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Angel Of Death’ Who May Be One Of The World’s Worst Serial Killers

Home > Business > Angel of Death’ Who May Be One of the World’s Worst Serial Killers

Angel Of Death’ Who May Be One Of The World’s Worst Serial Killers

BY NICHOLAS FARRELL / DECEMBER 19, 2014 6:56 AM EST

 

An Italian nurse nicknamed “The Angel of Death” is in jail in Italy under investigation for the murder of up to 96 patients in the course of a single year in the hospital ward where she worked – that’s one death every three days between April 2013 and April 2014. If found guilty of killing all those patients, she will be classed one of the most prolific serial killers in history.

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The dubious record is currently held by the Colombian Luis Garavito, whose victims, it was proven, were 138 children, murdered over a five-year period during the 1990s. The record for the greatest number of murders committed by a nurse is held by an American, Charles Cullen, who was given six life sentences in 2006 for the murder of 40 patients (though he was suspected of causing up to 400 deaths) in New Jersey and Pennsylvania over a 16-year period.

What makes this case especially chilling is the supposed motive: whereas some doctors or nurses who kill their patients do so for reasons of mercy – as Cullen did, or at least claimed to have done – Daniela Poggiali is believed to have killed her patients simply because they irritated her. She had also allegedly given them laxatives, which made them incontinent, and even had photographs taken of herself next to the corpse of one of her patients on her smartphone, which she posted online. In some of them, taken in January 2014 by another nurse, she is laughing and making lewd gestures next to the corpse of an old lady, who had just died in her ward. In one, she is leaning over the corpse grinning and making a thumbs-up sign. In the other, she is lying down next to the corpse with her mouth open, pointing a finger at her face as if it were a gun. “She was particularly euphoric and wanted to have a photo next to the dead body,” her colleague later told police, Il Corriere della Sera reports.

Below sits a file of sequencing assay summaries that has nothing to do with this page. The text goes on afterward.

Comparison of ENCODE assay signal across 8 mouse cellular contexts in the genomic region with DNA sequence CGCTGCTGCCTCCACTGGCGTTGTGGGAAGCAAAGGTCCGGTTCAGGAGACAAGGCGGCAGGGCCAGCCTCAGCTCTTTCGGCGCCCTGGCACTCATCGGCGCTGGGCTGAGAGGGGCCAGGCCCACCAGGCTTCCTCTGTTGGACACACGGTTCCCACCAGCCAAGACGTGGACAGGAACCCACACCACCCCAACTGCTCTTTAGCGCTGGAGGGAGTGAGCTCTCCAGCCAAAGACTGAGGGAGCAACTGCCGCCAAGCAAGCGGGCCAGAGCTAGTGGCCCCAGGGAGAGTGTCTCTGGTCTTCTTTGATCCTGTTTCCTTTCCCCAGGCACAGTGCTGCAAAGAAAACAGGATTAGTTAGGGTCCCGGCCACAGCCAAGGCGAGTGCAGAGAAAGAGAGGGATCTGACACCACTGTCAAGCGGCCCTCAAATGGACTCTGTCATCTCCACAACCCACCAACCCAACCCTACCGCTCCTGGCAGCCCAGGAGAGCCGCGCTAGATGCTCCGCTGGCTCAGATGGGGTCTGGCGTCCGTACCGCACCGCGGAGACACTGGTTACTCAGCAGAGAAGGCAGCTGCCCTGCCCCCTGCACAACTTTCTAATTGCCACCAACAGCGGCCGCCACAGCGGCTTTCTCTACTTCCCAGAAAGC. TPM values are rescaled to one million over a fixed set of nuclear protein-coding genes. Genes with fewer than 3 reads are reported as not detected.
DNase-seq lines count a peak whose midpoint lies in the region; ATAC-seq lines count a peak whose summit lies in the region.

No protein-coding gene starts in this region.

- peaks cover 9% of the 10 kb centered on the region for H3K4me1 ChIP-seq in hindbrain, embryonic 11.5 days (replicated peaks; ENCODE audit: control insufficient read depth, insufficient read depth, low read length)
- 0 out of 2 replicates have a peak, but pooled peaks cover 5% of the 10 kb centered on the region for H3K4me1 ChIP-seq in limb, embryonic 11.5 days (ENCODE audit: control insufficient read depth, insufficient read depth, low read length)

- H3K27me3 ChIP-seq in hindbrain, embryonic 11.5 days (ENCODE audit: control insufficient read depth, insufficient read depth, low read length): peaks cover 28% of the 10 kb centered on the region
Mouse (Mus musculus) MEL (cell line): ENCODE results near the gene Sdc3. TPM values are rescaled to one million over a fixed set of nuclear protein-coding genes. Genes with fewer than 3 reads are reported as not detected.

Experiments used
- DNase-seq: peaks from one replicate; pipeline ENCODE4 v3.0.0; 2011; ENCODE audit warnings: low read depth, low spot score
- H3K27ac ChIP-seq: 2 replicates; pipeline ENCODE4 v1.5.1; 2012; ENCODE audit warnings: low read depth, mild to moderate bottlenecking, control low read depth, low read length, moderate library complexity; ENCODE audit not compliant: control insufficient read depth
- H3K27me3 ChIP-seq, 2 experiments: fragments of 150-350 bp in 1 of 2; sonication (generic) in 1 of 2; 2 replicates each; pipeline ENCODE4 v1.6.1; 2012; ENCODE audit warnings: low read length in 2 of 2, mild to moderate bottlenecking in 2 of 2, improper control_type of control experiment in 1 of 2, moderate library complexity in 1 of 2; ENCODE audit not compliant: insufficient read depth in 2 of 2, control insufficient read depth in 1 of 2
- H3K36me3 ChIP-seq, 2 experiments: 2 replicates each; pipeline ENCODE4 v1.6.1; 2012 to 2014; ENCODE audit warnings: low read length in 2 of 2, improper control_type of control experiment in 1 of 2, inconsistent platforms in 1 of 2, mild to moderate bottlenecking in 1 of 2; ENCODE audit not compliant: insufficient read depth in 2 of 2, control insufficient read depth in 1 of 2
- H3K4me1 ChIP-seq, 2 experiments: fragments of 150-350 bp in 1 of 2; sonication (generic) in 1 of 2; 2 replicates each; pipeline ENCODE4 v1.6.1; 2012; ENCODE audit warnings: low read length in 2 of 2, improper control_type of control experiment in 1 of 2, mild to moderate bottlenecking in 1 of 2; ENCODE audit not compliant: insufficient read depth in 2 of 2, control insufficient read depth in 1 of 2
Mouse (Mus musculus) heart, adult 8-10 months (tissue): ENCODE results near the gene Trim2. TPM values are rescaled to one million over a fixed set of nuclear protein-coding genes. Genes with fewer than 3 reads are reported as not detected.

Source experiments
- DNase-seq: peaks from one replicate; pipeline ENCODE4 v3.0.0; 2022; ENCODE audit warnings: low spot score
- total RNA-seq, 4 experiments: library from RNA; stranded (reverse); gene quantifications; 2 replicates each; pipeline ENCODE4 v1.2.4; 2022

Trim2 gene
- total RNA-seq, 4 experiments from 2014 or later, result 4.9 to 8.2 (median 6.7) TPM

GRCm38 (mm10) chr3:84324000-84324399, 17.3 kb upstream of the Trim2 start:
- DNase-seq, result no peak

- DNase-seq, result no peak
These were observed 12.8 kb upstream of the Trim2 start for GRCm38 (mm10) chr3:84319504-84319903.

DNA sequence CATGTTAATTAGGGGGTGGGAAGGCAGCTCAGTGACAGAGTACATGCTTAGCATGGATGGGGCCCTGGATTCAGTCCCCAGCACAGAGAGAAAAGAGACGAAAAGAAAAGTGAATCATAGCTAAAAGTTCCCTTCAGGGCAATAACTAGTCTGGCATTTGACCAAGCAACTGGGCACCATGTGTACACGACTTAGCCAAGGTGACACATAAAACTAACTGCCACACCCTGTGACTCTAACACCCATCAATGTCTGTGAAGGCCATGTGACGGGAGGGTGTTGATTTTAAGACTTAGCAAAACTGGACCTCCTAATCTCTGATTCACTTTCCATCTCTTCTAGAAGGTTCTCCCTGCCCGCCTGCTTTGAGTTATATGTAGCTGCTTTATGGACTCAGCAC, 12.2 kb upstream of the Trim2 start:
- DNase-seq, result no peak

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Poggiali, 42, is a passionate supporter of the Juventus football team and the music of Elton John, keen on exotic travel and gym workouts. She qualified as a nurse 17 years ago and for the last 12 has worked in the 30-bed general medicine ward at the Umberto I hospital in the small city of Lugo, between Bologna and Ravenna in the Emilia-Romagna region of Italy. She has cropped blonde hair and a number of striking tattoos. She has no children, but is dating Luigi Conficconi, a car mechanic, who is also a semi-professional soccer referee.

Hospital bosses only became suspicious of Poggiali in March 2014, after the unexplained deaths of five patients, who died in the space of a week during night shifts when she was working more or less alone on her ward. They did not call the police but moved her to day shifts in order, as they would later put it, to keep a closer eye on her. Three days later, on the morning of 8 April, another patient died: Rosa Calderoni.